Adventures in Teaching, Part Two: the Case of the Vivacious Vocabulary

I’m starting to think that I might be reading and watching more Perry Mason* than is useful, because I keep catching myself trying to come up with titles in the style of Erle Stanley Gardner’s stories.

Then again, anyone who has been a teacher before knows that anything that can get your students’ attention is worth doing, no matter how goofy, even if it’s starting class by singing ‘Best Day Ever’ from SpongeBob SquarePants.** Of course, in the case of the latter, even the toughest of my kids always join in by the end 😉

In this lesson, I was creating differing degrees of a vocabulary lesson that shows students’ understanding of key culinary terms. What you see pictured above are the three stages of a standard word search, each reflecting a new level of student knowledge and understanding.

In the first level, students simply search for as many words as possible as listed in the word bank. At the second level, students search for the words listed in the word bank, and then write out definitions. At the final stage, students still have to find and define the words, but unlike at the other levels, they receive only hints for the words but no word bank.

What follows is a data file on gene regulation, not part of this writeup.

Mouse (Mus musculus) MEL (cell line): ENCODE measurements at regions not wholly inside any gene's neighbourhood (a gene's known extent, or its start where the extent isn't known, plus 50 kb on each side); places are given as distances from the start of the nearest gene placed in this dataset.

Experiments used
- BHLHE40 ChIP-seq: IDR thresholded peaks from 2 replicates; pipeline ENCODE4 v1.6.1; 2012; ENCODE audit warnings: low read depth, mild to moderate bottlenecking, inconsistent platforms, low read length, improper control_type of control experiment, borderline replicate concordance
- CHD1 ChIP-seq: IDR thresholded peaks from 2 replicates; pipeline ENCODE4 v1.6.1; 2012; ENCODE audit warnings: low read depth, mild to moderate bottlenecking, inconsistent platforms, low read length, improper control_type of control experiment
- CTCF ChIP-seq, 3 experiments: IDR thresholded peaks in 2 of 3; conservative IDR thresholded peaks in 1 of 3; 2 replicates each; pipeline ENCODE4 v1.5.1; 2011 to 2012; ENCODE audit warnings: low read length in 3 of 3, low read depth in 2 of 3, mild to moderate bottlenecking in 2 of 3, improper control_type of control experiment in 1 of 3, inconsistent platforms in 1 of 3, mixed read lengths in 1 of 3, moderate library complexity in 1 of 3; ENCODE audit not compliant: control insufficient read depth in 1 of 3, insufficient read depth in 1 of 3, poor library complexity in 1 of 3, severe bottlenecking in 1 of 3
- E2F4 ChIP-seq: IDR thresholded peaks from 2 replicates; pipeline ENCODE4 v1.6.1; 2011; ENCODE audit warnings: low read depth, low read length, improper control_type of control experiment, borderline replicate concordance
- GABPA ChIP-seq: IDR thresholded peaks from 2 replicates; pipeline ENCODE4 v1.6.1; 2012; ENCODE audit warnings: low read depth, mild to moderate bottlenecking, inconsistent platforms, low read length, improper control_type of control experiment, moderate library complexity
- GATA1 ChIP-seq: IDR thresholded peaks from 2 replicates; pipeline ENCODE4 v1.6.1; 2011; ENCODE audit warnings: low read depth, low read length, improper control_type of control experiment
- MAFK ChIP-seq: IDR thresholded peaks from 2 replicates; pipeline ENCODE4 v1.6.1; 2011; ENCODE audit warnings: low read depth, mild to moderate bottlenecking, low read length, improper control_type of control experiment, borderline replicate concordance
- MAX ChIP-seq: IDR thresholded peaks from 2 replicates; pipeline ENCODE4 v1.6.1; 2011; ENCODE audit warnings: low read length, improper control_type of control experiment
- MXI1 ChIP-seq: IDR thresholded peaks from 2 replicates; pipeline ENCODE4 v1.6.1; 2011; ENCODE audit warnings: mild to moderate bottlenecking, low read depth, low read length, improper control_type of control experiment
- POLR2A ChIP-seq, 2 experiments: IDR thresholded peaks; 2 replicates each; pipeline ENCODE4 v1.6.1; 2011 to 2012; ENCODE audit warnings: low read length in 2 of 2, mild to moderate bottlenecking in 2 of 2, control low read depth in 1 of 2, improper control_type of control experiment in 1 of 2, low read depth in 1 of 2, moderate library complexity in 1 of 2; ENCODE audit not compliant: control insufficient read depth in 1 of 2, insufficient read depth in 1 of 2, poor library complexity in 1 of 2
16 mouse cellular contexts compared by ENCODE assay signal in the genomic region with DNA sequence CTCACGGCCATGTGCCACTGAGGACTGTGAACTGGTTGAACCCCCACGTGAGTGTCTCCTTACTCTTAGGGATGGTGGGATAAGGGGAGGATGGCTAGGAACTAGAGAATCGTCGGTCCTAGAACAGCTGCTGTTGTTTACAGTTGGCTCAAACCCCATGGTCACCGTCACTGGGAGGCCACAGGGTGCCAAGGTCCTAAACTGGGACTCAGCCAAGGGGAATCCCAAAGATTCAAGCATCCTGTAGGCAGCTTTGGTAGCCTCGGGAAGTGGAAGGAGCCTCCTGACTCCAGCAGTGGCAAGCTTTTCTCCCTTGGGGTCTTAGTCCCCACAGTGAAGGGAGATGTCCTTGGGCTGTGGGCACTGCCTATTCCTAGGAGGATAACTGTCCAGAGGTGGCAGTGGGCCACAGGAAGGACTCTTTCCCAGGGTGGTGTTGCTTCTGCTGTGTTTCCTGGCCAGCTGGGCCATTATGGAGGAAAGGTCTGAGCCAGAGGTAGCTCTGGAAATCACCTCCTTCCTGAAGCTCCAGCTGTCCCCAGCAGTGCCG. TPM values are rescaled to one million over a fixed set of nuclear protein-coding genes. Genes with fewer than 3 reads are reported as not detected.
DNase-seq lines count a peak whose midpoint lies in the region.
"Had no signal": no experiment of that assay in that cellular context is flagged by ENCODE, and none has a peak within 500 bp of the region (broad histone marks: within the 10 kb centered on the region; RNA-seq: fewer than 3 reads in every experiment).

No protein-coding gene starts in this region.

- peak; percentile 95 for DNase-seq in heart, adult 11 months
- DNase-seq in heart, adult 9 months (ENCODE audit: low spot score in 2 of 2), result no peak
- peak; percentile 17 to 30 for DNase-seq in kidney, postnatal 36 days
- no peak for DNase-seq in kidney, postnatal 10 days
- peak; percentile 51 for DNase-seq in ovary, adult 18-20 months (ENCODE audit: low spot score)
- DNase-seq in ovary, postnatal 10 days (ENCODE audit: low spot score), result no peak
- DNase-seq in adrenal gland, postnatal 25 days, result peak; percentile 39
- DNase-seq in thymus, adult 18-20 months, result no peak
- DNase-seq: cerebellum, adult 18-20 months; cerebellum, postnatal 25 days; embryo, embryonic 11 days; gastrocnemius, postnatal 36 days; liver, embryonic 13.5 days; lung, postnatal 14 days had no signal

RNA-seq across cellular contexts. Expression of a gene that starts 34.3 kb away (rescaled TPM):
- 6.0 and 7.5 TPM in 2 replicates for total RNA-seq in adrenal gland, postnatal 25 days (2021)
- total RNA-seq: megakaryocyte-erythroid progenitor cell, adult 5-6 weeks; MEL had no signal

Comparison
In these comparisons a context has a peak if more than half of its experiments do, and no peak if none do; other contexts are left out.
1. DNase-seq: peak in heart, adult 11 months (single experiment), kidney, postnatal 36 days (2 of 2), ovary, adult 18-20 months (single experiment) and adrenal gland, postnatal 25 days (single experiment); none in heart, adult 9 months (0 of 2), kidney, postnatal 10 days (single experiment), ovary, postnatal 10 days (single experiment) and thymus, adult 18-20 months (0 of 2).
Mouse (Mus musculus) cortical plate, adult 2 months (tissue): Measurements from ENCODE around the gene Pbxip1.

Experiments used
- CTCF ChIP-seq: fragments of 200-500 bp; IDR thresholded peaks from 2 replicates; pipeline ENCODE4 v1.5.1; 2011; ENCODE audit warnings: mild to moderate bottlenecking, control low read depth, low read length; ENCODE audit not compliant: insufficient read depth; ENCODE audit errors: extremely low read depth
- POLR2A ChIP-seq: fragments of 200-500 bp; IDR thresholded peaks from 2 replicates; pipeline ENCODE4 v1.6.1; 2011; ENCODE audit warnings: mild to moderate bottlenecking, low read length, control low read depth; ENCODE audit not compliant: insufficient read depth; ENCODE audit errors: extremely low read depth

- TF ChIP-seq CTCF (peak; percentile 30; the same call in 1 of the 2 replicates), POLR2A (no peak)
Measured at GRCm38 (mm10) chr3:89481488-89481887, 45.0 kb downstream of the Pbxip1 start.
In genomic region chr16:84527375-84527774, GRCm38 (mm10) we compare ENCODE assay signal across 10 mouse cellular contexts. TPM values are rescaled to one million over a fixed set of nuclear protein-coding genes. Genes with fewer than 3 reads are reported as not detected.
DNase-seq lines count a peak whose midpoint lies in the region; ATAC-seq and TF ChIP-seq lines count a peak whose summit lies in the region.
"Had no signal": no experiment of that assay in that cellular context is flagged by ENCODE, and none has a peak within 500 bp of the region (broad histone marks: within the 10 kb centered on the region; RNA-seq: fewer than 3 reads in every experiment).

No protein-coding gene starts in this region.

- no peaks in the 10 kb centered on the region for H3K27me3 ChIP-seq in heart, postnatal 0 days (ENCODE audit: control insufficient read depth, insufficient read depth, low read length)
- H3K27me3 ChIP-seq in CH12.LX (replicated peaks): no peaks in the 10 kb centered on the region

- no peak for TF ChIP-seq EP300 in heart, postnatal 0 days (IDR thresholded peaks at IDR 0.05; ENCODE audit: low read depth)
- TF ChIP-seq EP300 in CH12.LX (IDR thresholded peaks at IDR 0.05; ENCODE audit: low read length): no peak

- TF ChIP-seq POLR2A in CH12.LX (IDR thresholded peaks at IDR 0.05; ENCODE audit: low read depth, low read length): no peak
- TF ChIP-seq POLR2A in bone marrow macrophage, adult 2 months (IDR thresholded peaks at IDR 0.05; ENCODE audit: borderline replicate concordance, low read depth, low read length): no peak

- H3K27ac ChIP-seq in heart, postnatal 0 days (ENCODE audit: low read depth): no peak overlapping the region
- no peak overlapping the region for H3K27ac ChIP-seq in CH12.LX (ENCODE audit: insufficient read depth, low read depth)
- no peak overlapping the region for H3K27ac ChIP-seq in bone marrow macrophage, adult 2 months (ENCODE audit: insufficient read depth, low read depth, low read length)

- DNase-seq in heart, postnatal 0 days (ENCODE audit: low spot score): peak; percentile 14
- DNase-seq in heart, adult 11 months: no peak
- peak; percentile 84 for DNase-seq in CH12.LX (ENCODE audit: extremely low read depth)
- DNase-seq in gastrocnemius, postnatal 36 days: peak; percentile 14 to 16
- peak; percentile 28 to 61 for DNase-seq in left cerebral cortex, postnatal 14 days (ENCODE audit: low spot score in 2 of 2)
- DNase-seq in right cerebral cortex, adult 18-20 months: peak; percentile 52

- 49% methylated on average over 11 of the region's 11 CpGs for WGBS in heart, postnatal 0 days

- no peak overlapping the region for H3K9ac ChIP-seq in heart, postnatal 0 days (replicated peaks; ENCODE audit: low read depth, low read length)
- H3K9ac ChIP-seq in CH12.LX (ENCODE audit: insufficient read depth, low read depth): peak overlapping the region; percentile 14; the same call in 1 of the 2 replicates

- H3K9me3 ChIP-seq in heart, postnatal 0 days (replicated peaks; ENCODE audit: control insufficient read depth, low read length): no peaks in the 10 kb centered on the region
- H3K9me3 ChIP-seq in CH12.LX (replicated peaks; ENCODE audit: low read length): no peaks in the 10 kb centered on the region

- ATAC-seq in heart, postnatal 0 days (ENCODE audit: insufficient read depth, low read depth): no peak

What I enjoy about this lesson is how easily one can adapt it to any subject with a simple word substitution, and how quickly one can start to gauge student vocabulary understanding.

Below is a link to the Excel-based files:

culinary word search-and-define with three levels of difficulty

If you use the files, please let me know the results!

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* Perry Mason: https://en.m.wikipedia.org/wiki/Perry_Mason

** ‘Best Day Ever’ from Spongebob SquarePants: https://en.m.wikipedia.org/wiki/Best_Day_Ever

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